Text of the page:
Vic and I did not join the
elbowing crowds to save a buck or two at Best
Buy or Target on Black Friday. We did not need
to update our interactive game console, thank
you. We already have one -- A boat -- and it
provides us with a fresh and exciting experience
every time we “play”!
I understand that playing computer games is a
rush. But what kind of rush is it? Is it an
adrenaline rush? If so, it doesn't sound healthy
to me. It seems to me we all get enough stress
in our lives without the need to produce it
Lots of things give us rushes but that doesn't
make them good. Shopping till you drop is a rush
for some people. It may also be unhealthy
physically, not to mention financially.
Boating is interactive, having other people on
board, watching birds and dolphins, feeling the
wind and smelling the salt air. Now that is a
healthy kind of rush.
How many times have we
fallen victim to HSF (Holiday Shopping Frenzy) –
finding the perfect gift for Aunt Harriett or
Uncle George or the very latest and only the
very latest fashionable $100-plus tennis shoes
for a nephew? You get the picture.
Cooking, baking, decorating – so much to do! And
then there are the parties, the hostess gifts
and don't forget the mailman and the paperboy.
The HSF gets earlier every year, too! Have you
noticed? I saw decorations out in stores in
August this year. That’s crazy!
Every holiday season I find myself wishing that
people would spend their hard-earned money on
things that can really make a positive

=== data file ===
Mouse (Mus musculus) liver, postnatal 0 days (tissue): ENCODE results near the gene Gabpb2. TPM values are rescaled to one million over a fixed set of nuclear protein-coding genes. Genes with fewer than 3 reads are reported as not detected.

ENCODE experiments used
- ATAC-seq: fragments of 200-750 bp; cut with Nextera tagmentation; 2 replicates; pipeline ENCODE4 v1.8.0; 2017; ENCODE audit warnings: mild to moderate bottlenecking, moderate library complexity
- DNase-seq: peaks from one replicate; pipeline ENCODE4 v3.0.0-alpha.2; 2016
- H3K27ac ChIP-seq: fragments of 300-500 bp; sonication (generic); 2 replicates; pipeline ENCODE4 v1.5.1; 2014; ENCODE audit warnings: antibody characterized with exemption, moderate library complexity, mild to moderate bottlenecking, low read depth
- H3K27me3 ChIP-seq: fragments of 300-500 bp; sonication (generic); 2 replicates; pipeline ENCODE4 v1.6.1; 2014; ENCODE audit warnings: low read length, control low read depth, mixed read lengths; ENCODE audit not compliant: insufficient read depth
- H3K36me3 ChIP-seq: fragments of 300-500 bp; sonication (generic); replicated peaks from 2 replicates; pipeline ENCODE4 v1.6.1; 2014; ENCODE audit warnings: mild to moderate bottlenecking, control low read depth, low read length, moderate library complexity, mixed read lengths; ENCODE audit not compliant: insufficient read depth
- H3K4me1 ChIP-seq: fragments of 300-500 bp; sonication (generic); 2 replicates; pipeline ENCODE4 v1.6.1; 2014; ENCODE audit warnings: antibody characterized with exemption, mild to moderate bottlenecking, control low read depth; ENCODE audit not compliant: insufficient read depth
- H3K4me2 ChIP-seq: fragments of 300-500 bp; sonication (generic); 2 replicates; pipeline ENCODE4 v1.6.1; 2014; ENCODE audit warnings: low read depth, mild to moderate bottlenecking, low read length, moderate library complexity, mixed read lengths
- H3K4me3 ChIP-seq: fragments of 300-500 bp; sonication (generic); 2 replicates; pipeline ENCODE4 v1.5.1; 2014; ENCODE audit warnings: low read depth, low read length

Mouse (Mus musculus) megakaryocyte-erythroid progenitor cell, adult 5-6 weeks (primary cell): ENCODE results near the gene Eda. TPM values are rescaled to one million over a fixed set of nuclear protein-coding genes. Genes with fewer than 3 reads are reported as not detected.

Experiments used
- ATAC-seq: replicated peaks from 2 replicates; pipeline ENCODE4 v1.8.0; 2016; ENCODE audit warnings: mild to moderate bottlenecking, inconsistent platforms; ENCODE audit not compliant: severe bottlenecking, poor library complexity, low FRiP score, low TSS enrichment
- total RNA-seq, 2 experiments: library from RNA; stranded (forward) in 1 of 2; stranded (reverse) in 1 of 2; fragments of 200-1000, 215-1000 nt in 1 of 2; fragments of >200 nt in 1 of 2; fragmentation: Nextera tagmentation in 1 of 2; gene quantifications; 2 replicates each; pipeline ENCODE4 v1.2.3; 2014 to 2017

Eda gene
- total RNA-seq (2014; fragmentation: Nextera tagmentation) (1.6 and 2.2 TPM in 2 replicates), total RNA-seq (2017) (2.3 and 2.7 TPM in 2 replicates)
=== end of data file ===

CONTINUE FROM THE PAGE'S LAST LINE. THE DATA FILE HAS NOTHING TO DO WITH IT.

difference in their lives – yes, like boating.
Maybe I’m wrong, but it seems to me that playing
some violent game on your tablet is far from
relaxing. It’s nothing like, say cruising along
on a sail or power boat
So what's the point? I would say that when we
buy gifts for others and for ourselves maybe we
should apply the "rush standard" to our
decision. In other words, we should ask
ourselves, "Will this purchase produce a healthy
rush or an unhealthy rush?"
This brings me back to
boating. I happen to think boating produces the
healthiest rush of any diversion, especially
including computer games. It also forces us to
slow down, to interact with nature, and to spend
time with family and friends.
Like the game console you can buy at Best Buy,
our boat console manipulates a visual display.
Our console shows an ever-moving panorama of
beautiful scenes framed by blue sky and
Like the electronic version, our real-life
boating game has a console with manipulating
devices such as a steering wheel and throttles.
(You could call them joysticks.) They make the
visual display turn this way or that, and go
slower or faster, forward or backward. For real.
Unlike the indoor game console, our outdoor
console game supplies us with fresh air and
rewards us with unexpectedly exhilarating sights
such as dolphins surfing the bow wake or a
family of manatees chewing on seagrasses.
That’s the holiday rush
that I’m looking for and suggest you give it a